It was late morning when I got that sinking feeling. What I thought was an easy job was instead turning into a nightmare. I thought to myself, why oh why did people invent so many pointless variations?

The task at hand was adding 16-bit texture support to Warp3D Nova. This needed special handling because AmigaOS is a big-endian system but AMD's Southern Islands GPUs are little-endian. Big-endian systems store numbers with the Most Significant Byte (MSB) first, whereas little-endian systems store them the other way round; Least Significant Byte (LSB) first. Anyway, I thought that I simply needed to swap the bytes round, and then I'd be done. How wrong I was.

A simple test program generated textures that should look like this (below):

W3DNTextureTest ref

Yes, that's a really basic image, but it's enough to confirm whether texture data is in the right format or not. Testing the RGB565 format gave me a confusing result:

W3DNTextureTest RGB565 bad

I knew this couldn't be the result of endianness issues. Did I get get the colour channels round the wrong way? A quick search confirmed that the test data was correct. Weird.

Then things got even weirder. The RGBA5551 test resulted in:

W3DNTextureTest RGBA5551 bad visual

Whaaat? Experimenting with different values only made things more confusing. It looked like the GPU was reading it in ARGB1555 order. That, was an illusion. Testing the ABGR1555 format only confused me more.

I eventually realized that Southern Islands GPUs always number colour channels starting with the least significant byte or bit first. So, the channels are in right-to-left order rather than left-to-right for 16-bit formats. Hence, red and blue were swapped in RGB565, and those black areas in the RGBA5551 test were because the red channel was being treated as the alpha (transparency).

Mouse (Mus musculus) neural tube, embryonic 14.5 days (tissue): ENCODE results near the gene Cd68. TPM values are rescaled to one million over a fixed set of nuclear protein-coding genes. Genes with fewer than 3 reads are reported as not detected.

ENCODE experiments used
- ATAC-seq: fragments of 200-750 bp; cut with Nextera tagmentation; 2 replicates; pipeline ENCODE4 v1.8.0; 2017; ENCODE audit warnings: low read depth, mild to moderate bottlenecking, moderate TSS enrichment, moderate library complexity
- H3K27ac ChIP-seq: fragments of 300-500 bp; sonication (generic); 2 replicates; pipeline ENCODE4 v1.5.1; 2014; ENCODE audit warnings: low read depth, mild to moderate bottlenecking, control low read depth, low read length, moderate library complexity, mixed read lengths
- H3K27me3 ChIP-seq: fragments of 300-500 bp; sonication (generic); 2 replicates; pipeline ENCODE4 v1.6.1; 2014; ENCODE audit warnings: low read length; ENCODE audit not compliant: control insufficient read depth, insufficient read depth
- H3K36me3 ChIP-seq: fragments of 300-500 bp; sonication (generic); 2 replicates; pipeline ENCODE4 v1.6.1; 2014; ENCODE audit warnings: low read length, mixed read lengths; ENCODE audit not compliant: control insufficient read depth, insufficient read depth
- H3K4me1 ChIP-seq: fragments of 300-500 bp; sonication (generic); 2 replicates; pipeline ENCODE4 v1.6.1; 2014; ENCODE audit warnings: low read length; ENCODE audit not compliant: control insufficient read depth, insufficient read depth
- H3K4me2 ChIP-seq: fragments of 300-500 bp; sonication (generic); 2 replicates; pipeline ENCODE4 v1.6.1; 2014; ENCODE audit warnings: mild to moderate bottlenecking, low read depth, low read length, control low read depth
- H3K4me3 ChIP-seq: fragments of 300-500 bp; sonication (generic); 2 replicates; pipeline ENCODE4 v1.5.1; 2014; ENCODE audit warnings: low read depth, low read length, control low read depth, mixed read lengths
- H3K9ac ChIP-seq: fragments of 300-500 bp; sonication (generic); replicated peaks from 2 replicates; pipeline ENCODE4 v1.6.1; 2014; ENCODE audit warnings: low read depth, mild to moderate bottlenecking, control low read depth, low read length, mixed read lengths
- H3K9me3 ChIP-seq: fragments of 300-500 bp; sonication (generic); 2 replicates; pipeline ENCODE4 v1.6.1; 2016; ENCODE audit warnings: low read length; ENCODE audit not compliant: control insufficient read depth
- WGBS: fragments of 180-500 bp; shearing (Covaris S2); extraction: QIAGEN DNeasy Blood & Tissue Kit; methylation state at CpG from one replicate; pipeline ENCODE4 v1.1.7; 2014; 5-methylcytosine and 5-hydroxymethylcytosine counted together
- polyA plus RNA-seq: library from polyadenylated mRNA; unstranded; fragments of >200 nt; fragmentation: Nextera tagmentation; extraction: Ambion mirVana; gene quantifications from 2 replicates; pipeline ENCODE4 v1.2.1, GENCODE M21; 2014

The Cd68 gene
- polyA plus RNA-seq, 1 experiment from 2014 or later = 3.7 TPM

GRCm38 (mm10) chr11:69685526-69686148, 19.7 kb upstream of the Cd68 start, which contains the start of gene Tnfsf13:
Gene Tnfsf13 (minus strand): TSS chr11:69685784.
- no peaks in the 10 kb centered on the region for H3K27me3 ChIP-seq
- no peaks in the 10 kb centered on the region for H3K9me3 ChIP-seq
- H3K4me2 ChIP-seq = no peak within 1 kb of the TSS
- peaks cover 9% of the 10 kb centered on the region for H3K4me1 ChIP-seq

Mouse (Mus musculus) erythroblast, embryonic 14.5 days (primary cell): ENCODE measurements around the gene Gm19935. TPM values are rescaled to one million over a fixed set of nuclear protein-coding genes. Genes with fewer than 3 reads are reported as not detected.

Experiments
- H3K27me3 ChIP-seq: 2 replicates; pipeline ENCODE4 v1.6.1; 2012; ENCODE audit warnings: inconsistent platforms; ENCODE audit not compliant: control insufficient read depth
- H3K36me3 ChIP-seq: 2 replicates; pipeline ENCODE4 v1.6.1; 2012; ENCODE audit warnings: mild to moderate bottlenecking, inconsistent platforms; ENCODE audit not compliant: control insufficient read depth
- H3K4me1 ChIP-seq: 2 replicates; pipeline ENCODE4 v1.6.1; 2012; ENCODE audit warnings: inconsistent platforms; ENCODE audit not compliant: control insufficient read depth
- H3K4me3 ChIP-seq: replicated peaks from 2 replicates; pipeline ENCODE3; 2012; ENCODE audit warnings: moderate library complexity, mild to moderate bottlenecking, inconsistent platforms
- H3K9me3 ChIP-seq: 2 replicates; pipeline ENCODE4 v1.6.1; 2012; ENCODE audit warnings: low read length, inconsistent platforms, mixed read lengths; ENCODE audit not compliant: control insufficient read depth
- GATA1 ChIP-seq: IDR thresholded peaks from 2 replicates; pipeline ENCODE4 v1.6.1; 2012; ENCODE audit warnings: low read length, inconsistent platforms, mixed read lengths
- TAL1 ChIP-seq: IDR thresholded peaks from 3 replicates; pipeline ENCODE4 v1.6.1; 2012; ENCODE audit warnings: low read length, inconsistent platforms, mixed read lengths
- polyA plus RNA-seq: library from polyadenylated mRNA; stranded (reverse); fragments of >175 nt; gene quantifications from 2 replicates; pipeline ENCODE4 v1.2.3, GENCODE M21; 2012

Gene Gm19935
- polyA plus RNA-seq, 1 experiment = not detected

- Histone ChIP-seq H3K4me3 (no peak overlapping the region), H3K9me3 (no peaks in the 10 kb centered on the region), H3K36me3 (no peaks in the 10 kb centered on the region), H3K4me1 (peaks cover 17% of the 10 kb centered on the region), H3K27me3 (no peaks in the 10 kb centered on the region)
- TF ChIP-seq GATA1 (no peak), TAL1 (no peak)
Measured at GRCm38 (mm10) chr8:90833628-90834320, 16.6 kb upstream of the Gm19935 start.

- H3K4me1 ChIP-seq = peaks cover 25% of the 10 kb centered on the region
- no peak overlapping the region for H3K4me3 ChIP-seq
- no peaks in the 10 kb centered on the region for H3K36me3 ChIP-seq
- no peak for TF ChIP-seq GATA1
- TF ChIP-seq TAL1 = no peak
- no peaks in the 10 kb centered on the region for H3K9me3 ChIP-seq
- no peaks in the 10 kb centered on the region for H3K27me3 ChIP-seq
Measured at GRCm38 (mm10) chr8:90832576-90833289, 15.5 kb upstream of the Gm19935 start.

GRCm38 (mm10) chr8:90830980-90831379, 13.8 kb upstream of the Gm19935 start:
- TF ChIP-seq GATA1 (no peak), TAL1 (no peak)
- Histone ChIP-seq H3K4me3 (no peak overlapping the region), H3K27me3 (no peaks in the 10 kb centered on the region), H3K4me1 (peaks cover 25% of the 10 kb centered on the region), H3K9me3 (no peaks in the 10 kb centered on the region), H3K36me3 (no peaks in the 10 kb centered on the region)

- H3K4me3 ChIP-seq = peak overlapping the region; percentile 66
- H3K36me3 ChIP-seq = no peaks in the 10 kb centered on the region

With that figured out I quickly implemented the necessary channel remapping code. But, it took me several times longer than expected.

Too Many Unnecessary Choices

My gripe with the whole thing is that we really don't need so many pixel formats. The RGB565 and RGBA5551 formats provide different features, so there's a valid reason for having those. However, both RGBA5551 and ABGR1555 deliver exactly the same performance and number of colours. We only need one. Likewise, with 32-bit pixel formats there's RGBA8888, ABGR8888, ARGB8888, and BGRA8888. The only difference is how the values are encoded into a 32-bit number.

These multitude of variations don't add anything useful. Alas, poor souls like me have to implement them in drivers and test them to make sure they work, even though most people will stick to just a few formats.

Big and little endian is another pointless difference that has caused a lot of unnecessary work and frustration. Using a little-endian GPU with a big-endian CPU inflates the workload. In fact, IBM started migrating PowerPC Linux from big-endian mode to little-endian mode precisely to avoid the endianness issue (the x86's dominance means that little-endian is better supported).

1 Switch Gives 2 Options; 64 Switches Gives 18,446,744,073,709,551,616

1 switch gives 2 options. 2 switches gives 4. 3 switches gives 8 combinations. 4 switches maps to 16. 5 switches gives 32, etc. Each new switch doubles the number of possibilities, and the complexity grow exponentially.

What I'm trying to illustrate is that you should try to keep things as simple as possible. Don't add unnecessary options and variations to your code. Ask yourself if that new switch/option/whatever you're planning really is worth it. Does it add enough new functionality to justify its existence? Not just new functionality, new useful functionality. If it is genuinely useful then great. If not, then drop it. Simplicity is worth making an effort for.